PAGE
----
What would it mean to you to be surrounded by people who understand you?
Multiple sclerosis in children and teens is not as common as it is in adults, which leaves many young people without anyone in their friend network who can relate to their experience with chronic illness. MS Summer Camp is where young people can meet others their own age who are dealing with the learning curve that is living with MS. It’s a place where their symptoms are understood and don’t set them apart. It’s an environment where campers can relax and enjoy all the activities summer camp has to offer without having to explain or defend themselves to anyone.
“I can’t go to the library without having to explain to five people what my life is about. They don’t sound well meaning, either; they tell me I’m ‘too young’ or ‘too pretty’ to be in a wheelchair, and it feels accusatory more than it does caring. I end up spending half my time explaining myself and my situation to people every time I leave the house. That’s not something most people have to deal with,” Anna says.
For Anna’s mother Rebecca, camp means a week of not worrying about her daughter’s safety or well-being. “It’s great knowing she’s at a place where she doesn’t have to explain herself. She can just be there and experience it and have fun. Anna is a counsellor at another camp that is working hard to become more accessible, but we worry about how she’ll get around and how fatigued she’ll become navigating a space that wasn’t designed for her. We don’t have those concerns with her at Merrywood, [where MS Summer Camp takes place]. That place is set up for her, and she’s surrounded by people who get it.”
Over the past few years, the importance of strong communities for young people living with MS has become increasingly obvious. In a conversation between MS Walk ambassadors Kayla and Lizelle, they talk about how much it meant to them when they were first diagnosed to be able to find an online community of people their own age going through similar experiences. Kayla was driven to create an online platform devoted to raising awareness about MS called Keep S’Myelin and runs a weekly conversation called #ChatMS with her friend Randy every Monday at 7pm Eastern.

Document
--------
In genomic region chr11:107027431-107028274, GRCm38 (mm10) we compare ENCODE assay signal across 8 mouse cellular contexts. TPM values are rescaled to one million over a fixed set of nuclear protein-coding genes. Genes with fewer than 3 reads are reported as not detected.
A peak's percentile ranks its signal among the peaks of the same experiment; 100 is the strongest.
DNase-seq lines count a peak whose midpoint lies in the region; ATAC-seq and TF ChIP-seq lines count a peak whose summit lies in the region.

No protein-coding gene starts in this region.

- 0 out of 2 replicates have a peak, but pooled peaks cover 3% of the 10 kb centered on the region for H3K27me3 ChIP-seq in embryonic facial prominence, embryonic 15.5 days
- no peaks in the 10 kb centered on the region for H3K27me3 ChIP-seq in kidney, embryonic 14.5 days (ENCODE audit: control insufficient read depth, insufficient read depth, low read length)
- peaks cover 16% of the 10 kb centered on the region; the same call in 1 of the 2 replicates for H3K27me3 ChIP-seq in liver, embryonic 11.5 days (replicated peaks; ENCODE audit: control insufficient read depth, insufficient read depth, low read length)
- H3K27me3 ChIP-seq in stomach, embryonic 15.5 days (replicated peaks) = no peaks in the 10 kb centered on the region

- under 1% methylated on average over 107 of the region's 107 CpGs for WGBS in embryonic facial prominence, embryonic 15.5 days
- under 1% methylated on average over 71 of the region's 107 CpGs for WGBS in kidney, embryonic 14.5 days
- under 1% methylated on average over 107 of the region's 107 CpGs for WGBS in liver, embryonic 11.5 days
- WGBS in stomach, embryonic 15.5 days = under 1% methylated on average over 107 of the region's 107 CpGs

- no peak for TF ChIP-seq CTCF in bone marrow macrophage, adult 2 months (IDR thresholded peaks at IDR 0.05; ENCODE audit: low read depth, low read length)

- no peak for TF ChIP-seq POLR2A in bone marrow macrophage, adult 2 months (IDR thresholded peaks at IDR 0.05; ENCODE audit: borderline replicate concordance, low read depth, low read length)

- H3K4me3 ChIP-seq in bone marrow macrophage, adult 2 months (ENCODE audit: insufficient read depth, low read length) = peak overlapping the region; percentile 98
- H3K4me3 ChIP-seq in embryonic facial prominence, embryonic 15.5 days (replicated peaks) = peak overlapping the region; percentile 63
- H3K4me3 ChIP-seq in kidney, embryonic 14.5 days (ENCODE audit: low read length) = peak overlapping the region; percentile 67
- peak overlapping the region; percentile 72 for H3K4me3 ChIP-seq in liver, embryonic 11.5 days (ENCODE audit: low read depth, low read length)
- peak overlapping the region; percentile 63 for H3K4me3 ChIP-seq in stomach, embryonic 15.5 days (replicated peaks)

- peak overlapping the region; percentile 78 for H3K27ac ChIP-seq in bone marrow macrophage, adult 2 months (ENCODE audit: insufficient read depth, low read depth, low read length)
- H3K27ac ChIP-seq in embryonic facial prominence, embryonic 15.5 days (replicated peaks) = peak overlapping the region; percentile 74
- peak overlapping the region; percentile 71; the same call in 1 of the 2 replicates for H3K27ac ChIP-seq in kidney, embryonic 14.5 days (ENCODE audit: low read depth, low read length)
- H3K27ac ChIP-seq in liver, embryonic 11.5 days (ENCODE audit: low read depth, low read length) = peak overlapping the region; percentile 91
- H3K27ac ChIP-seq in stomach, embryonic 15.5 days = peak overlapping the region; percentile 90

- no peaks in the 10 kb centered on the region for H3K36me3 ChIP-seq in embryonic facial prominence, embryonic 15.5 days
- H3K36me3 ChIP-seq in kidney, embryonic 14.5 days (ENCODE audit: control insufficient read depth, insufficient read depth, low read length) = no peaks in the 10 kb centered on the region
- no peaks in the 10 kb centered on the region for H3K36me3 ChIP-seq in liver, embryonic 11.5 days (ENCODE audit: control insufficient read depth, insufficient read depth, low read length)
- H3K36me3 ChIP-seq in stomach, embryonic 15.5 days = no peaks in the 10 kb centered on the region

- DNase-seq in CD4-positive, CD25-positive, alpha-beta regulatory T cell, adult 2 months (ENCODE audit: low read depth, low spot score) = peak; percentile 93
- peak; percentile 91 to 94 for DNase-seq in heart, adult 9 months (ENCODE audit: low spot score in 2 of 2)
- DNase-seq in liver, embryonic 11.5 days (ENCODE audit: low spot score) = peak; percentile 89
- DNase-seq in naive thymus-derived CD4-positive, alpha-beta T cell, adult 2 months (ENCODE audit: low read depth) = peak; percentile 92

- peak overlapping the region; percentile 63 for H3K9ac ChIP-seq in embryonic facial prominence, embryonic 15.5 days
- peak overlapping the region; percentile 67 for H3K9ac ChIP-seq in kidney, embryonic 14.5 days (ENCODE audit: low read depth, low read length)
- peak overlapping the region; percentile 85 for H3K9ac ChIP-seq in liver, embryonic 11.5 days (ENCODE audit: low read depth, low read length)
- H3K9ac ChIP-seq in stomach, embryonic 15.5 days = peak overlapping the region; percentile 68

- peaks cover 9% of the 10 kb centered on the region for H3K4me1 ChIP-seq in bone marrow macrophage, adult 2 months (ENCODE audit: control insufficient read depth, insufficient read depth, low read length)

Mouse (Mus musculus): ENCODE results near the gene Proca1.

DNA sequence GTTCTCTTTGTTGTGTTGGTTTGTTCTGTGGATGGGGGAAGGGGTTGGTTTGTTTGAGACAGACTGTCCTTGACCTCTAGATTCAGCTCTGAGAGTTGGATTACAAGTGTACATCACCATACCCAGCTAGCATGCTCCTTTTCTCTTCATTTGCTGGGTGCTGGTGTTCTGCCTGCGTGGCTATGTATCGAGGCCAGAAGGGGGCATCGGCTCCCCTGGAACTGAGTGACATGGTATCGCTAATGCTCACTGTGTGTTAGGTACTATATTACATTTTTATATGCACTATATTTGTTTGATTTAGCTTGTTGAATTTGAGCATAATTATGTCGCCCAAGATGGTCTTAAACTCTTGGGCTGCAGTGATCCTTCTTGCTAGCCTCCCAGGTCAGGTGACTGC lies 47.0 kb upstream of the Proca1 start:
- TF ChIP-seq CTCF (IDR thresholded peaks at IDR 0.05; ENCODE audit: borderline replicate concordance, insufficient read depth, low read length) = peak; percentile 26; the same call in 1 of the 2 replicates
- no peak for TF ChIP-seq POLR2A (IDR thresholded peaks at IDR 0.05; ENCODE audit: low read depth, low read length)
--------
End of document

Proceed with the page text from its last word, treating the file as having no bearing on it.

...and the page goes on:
Billy Talent drummer and MS advocate Aaron Solowoniuk runs F.U.MS, which is “trying to take that anger that comes with being young and being told you have MS and channel it into something hopeful.”
Our federal government recently launched a Youth Council to involve young Canadians in decisions about our country’s future. It would be wonderful to see someone living with MS on the council who could represent the needs of young Canadians living with disabilities or an episodic illness. You can apply here until August 12 if you’re interested.
The reality is that growing up and trying to fit in is difficult for everyone, but when most of your peers can’t understand your reality, it can be that much more challenging. Anna puts it like this:
Rebecca adds that, “Anna has to deal with lots of challenges during the year that are both emotionally and physically exhausting, and by the end of the school year she’s worn out by all of those challenges. But when she goes to camp and she comes back, she seems to have been revived. It changes her outlook, and she feels like she can meet the challenges of the year ahead because she’s absorbed all of these positive interactions with people who get her. She doesn’t have to defend herself constantly. People at camp understand what it costs her to get up and go about her daily life. They get her.”
So how does MS affect your daily life? In what ways are you asked to defend or explain yourself to people you meet every single day? And what would it mean to you to have a week off from all of that?
We’ll be live-covering MS Summer Camp on Sunday, August 14 on Snapchat, and it’s going to be great! Add us using our Snapcode to follow along and ask the campers questions!
Thank you so much to the Slaight Family Foundation, who fund MS Summer Camp so that all campers can attend at no cost to them or their families!
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